Even if you haven’t seen Jeremiah Johnson, you’ve probably seen Jeremiah Johnson – that is, at least, a few seconds of it. The “Jeremiah Johnson Nod of Approval” gif, according to Know Your Meme, “is often used as a reaction image indicating a form of approval,” as Robert Redford, in full bead and bushy hair, smiles and nods affectionately. The image has been circulating since roughly 2012-2013, an eternity in Internet time, which I guess speaks to the power of a handsome mountain man offering a gesture of encouragement (though apparently Redford’s identity was a real mindhole-blower for some of its dimmer users).
Now that Jeremiah Johnson is streaming on HBO Max, we can all put that gif in context, thank goodness, and the real surprise is what a throwaway moment it is – it shows up right around an hour into the movie, as part of a montage of our hero becoming comfortable and happy with the life he’s made for himself, and the unlikely, makeshift family he shares it with. How that image because so ubiquitous is a topic for another time, but if it gets people to watch this lovely frontier adventure, well, all the better.
It opens with an overture, rousing music over still image of the man silhouetted against the vast landscape; there’s also an intermission, two touches usually reserved for much longer, “epic” pictures of the 1950s and 1960s. Jeremiah Johnson clocks in at a trim 115 minutes, though, so these devices aren’t serving a practical function. Instead, they’re markers, director Sydney Pollack’s way of tipping hit hat at the classical tradition he’s working in here.
“His name was Jeremiah Johnson, and they say he wanted to be a mountain man,” intones the opening narrator. “Nobody knows whereabouts he come from, and it didn’t seem to matter much.” When we meet him, he’s clean-shaven, wearing an Army cap, and he looks like a tenderfoot – and he is, as evidenced by his first, clumsy attempts at hunting, fishing, and building a fire. Those scenes prompt giggles, but they’re not just jokes, or even points of an evolution; we’re struck by his determination, by how set he is on learning these skills and becoming this new version of himself, no matter how long it takes to do so.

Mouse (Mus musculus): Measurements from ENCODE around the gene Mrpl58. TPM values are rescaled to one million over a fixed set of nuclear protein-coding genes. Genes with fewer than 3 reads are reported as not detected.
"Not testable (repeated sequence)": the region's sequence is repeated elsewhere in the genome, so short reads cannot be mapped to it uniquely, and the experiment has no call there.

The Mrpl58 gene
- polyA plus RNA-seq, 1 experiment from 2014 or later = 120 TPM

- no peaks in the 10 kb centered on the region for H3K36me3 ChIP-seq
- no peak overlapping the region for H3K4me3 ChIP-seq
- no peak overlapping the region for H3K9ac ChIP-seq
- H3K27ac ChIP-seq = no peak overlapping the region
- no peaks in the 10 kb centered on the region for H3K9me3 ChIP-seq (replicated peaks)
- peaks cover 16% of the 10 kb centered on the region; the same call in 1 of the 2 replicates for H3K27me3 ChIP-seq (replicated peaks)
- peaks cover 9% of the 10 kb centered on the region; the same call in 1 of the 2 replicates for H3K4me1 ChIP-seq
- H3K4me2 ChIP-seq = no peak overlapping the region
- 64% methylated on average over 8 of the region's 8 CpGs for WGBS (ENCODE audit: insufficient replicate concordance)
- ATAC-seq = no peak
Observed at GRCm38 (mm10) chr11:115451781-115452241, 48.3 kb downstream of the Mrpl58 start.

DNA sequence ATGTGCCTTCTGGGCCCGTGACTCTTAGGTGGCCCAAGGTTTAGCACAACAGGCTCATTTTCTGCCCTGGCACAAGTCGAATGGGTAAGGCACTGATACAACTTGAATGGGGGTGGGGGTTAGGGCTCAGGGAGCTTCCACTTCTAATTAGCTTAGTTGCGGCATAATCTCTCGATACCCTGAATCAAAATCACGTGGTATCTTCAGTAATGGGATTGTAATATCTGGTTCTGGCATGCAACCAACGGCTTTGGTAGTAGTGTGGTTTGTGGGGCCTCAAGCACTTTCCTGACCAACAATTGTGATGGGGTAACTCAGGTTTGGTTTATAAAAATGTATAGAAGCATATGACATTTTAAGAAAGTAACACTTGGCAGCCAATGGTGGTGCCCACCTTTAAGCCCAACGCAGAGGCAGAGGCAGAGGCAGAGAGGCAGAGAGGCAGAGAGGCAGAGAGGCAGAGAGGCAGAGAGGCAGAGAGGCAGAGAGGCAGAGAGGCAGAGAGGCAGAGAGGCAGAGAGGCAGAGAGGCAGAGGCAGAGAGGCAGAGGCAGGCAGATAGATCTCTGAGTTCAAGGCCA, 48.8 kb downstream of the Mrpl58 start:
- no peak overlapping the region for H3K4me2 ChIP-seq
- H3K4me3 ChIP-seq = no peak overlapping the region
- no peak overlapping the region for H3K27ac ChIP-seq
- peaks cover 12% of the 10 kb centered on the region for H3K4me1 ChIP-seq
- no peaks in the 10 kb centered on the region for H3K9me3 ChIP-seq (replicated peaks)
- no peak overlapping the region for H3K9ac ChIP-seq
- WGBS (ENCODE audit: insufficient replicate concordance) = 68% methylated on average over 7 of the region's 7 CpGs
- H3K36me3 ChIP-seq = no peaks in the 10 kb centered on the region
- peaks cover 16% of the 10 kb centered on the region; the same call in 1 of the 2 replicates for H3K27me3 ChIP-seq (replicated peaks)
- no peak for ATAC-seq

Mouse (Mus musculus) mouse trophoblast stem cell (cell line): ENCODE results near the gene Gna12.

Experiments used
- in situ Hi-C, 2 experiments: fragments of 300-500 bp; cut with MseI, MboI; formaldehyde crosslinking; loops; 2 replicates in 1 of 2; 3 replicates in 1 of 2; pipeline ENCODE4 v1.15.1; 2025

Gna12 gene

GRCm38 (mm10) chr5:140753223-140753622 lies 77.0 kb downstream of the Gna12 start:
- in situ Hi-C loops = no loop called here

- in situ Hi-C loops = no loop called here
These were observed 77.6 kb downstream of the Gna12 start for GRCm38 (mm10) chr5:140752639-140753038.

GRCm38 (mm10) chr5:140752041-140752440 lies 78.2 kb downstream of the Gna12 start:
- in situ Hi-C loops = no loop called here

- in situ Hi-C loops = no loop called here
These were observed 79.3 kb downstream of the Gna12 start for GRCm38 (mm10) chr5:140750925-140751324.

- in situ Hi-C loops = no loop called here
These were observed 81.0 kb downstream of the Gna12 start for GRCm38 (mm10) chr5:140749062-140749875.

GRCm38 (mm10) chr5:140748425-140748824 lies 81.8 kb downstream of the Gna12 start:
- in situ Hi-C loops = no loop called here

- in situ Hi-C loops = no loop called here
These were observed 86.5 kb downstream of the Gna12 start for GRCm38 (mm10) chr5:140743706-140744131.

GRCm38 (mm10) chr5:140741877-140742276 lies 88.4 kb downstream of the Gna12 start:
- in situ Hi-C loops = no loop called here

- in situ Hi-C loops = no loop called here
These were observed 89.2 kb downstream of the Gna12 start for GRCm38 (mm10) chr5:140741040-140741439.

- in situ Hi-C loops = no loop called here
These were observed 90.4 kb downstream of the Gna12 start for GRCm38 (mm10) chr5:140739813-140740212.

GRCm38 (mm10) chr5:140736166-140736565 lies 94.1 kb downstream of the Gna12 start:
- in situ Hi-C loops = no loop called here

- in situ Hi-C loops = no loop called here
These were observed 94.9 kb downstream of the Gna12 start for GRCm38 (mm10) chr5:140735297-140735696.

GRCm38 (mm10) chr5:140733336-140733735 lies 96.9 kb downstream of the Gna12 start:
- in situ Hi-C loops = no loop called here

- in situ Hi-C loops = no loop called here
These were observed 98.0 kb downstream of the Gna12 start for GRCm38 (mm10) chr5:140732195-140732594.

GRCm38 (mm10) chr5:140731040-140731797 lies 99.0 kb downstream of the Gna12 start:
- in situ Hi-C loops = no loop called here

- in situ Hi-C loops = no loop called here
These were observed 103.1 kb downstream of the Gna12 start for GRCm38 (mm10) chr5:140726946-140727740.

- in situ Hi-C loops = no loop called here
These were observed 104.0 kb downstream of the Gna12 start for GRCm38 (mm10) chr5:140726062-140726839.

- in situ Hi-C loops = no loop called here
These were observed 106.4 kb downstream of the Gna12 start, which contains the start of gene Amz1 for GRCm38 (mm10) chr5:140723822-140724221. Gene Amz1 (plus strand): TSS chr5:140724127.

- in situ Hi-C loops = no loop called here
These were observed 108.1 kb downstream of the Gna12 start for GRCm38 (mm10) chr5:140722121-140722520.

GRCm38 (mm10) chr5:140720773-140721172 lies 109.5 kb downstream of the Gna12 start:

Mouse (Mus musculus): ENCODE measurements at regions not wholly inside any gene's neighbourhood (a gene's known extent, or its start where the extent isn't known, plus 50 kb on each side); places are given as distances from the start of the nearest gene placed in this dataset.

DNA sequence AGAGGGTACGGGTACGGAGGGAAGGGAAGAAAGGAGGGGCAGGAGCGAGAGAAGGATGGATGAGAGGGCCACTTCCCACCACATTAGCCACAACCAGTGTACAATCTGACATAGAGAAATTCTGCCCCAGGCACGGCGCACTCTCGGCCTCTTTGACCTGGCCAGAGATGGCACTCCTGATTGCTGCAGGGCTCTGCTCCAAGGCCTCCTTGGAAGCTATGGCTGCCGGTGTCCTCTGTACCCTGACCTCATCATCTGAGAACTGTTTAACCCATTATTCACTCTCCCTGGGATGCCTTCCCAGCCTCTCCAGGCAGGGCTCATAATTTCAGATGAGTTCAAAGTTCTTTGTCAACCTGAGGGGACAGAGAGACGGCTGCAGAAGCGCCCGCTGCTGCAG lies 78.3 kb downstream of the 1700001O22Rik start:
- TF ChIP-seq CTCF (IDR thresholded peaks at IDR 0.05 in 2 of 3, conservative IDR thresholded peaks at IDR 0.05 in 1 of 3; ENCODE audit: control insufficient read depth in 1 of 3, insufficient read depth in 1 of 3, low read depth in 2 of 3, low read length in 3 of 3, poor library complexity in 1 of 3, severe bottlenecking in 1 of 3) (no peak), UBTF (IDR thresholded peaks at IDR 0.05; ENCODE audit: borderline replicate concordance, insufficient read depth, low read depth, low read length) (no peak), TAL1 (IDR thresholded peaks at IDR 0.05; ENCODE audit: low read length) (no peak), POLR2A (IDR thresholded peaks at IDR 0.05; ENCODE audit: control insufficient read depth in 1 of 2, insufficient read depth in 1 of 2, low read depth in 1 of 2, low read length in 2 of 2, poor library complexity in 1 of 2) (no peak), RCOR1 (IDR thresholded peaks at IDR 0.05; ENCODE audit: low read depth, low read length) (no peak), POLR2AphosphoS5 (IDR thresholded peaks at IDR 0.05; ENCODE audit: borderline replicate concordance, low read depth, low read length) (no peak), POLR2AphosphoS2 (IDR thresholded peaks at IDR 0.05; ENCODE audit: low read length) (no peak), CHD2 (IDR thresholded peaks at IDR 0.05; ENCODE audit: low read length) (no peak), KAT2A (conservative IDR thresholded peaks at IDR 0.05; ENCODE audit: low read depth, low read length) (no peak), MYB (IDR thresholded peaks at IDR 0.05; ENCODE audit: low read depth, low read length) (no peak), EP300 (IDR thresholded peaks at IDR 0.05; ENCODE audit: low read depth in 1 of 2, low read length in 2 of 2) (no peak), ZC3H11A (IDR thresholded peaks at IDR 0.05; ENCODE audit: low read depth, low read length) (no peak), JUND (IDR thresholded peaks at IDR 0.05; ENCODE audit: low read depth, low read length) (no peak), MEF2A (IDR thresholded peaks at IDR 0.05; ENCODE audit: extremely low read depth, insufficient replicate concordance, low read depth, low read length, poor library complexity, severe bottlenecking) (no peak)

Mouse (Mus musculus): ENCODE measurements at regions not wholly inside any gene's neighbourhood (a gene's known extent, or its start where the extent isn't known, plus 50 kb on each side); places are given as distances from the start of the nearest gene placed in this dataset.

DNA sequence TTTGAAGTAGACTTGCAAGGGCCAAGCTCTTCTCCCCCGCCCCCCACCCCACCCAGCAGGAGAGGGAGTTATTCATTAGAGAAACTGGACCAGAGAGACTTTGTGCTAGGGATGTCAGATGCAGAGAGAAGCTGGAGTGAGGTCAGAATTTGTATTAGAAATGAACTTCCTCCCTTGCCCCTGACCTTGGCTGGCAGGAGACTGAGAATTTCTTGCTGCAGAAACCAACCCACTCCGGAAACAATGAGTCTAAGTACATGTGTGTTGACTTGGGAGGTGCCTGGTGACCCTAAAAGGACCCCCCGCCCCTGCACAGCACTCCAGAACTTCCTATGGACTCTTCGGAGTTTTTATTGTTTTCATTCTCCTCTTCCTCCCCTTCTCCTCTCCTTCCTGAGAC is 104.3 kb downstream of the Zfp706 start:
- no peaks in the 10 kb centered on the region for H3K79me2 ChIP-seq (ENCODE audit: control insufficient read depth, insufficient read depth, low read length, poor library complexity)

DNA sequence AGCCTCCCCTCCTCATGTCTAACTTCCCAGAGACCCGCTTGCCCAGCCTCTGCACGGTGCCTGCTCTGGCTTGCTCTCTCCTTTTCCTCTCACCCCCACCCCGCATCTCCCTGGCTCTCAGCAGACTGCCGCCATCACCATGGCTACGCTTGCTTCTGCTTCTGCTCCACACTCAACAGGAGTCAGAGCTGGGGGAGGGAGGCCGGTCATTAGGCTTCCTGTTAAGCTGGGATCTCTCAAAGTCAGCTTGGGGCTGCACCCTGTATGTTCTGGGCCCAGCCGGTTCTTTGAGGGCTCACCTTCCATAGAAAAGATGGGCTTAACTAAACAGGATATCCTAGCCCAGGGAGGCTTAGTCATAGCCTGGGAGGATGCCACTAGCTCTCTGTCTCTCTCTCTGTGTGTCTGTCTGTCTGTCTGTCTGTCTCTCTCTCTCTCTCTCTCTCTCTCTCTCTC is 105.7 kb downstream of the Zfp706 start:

That stubbornness and dedication to long-set notions of masculinity and self-reliance are the clearest indications of the footprint of co-scenarist John Milius. It was one of the first produced screenplays by the famously gregarious and politically conservative writer/director, but his voice and style are already firmly in place, and like his next ‘70s Western, John Huston’s Life and Times of Judge Roy Bean, it’s the best version of his chest-thumping masculinity: one that has a sense of humor about itself. Jeremiah Johnson’s finest quality is its delightful eccentricity – bizarre characters, colorful colloquialisms, dark humor.
And, like many of the “revisionist” Westerns of the late ‘60s and 1970s, it eschews earlier oaters soft-peddling of the brutality of the West. Some of this was merely the era; in those pre-MPAA rating days, there was only so much blood and violence filmmakers could show. But this was also part and parcel of the New Hollywood ethos, revisiting and demystifying beloved cinematic genres and forms, and emphasizing the rot that was always lurking under their surfaces.
In the case of Jeremiah Johnson, this creates compelling tension – because Milius is a conservative, so these new-ish ideas are at war with the traditionalism of his narrative. The makeshift family he’s nodding at in that ubiquitous image is an orphaned boy who doesn’t speak, and Native American wife who can’t speak English, and though these peculiar connections are initially played for laughs, a quiet, kind affection develops between them. But happiness is always fleeting in a movie like this; when Johnson (under duress) accompanies a Calvary troop on a rescue mission that takes them across a sacred Crow burial ground, the Crow kill his family in retaliation. He grieves (the potent combination of anger and grief, rendered in a series of brief but powerful close-ups, marks some of Redford’s finest acting in the picture), and then he sets out for revenge.
The picture’s swing into that mold is something of a disappointment, because such single-mindedness of purpose eliminates the enjoyable detours and sidebars of the first half. And while it’s effective – the violence lands with blunt force – it also makes the picture oddly messy, with Milius’s “kill the savages” messaging at odds with the gentler revisionist perspective found elsewhere in the script (perhaps in the contributions of credited co-writer Edward Anhalt, or the uncredited work by Pollack’s frequent collaborator David Rayfiel), and in Pollack’s direction.
Whether that section works or not, it wraps up nicely; there’s circularity to the storytelling, reuniting the character with those he met earlier in his journey, and the later interactions are noticeably bittersweet. Jeremiah Johnson is based on both a novel (Vardis Fisher’s Mountain Man) and a non-fiction book (Raymond W. Thorp and Robert Bunker’s Crow Killer), and that sounds about right; it feels like a mixture of memory and folklore, history and mythmaking. “And some folks say / he’s up there still,” go the lyrics of the closing song, and to this day, they may be right.